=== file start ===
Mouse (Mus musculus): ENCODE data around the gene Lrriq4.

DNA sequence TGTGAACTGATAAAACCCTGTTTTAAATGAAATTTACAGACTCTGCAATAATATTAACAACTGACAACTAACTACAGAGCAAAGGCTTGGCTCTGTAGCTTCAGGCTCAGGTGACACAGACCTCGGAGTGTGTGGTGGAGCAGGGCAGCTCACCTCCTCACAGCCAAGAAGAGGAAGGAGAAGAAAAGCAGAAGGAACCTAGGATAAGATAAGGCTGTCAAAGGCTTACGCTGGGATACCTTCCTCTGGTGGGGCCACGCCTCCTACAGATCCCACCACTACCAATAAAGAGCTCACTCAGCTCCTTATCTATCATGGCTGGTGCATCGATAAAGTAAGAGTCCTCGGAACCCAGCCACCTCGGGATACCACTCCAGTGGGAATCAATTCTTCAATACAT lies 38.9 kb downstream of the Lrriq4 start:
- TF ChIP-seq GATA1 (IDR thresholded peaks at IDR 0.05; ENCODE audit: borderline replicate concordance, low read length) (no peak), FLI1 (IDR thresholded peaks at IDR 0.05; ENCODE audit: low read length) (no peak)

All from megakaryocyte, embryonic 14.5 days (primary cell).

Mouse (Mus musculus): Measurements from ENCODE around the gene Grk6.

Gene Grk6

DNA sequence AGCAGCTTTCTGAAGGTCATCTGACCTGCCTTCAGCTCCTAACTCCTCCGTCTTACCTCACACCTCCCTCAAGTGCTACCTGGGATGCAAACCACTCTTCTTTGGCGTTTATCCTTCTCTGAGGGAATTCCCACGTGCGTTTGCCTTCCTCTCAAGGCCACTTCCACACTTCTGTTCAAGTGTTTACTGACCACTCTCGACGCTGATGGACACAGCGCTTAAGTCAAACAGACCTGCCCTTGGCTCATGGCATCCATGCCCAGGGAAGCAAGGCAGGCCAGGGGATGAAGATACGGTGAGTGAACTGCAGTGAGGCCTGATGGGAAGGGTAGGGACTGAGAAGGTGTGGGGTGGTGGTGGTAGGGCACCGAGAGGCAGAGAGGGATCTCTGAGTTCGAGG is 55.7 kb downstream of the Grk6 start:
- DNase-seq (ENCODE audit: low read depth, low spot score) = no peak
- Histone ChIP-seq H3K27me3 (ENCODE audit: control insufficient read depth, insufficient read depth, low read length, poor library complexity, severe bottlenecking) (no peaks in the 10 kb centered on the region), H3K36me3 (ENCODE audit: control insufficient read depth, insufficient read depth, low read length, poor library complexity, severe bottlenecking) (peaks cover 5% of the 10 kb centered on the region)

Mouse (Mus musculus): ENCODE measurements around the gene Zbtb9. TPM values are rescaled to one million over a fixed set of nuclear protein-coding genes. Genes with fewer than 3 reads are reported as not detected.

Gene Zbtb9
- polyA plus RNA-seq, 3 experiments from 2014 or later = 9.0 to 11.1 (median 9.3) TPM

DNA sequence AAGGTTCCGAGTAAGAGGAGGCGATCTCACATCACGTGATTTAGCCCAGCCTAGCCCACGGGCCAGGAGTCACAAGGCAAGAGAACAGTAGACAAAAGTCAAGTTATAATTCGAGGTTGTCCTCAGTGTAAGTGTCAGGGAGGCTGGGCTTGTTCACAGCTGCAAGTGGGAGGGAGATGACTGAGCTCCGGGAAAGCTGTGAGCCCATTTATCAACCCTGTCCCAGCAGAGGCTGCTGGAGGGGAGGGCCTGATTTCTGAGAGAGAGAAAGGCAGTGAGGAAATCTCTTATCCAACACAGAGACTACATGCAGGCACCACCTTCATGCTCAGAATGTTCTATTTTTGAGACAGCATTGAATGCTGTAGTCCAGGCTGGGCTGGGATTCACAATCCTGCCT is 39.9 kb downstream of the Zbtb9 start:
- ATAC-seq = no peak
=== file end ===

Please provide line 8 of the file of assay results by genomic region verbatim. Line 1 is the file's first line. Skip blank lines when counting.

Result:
- DNase-seq (ENCODE audit: low read depth, low spot score) = no peak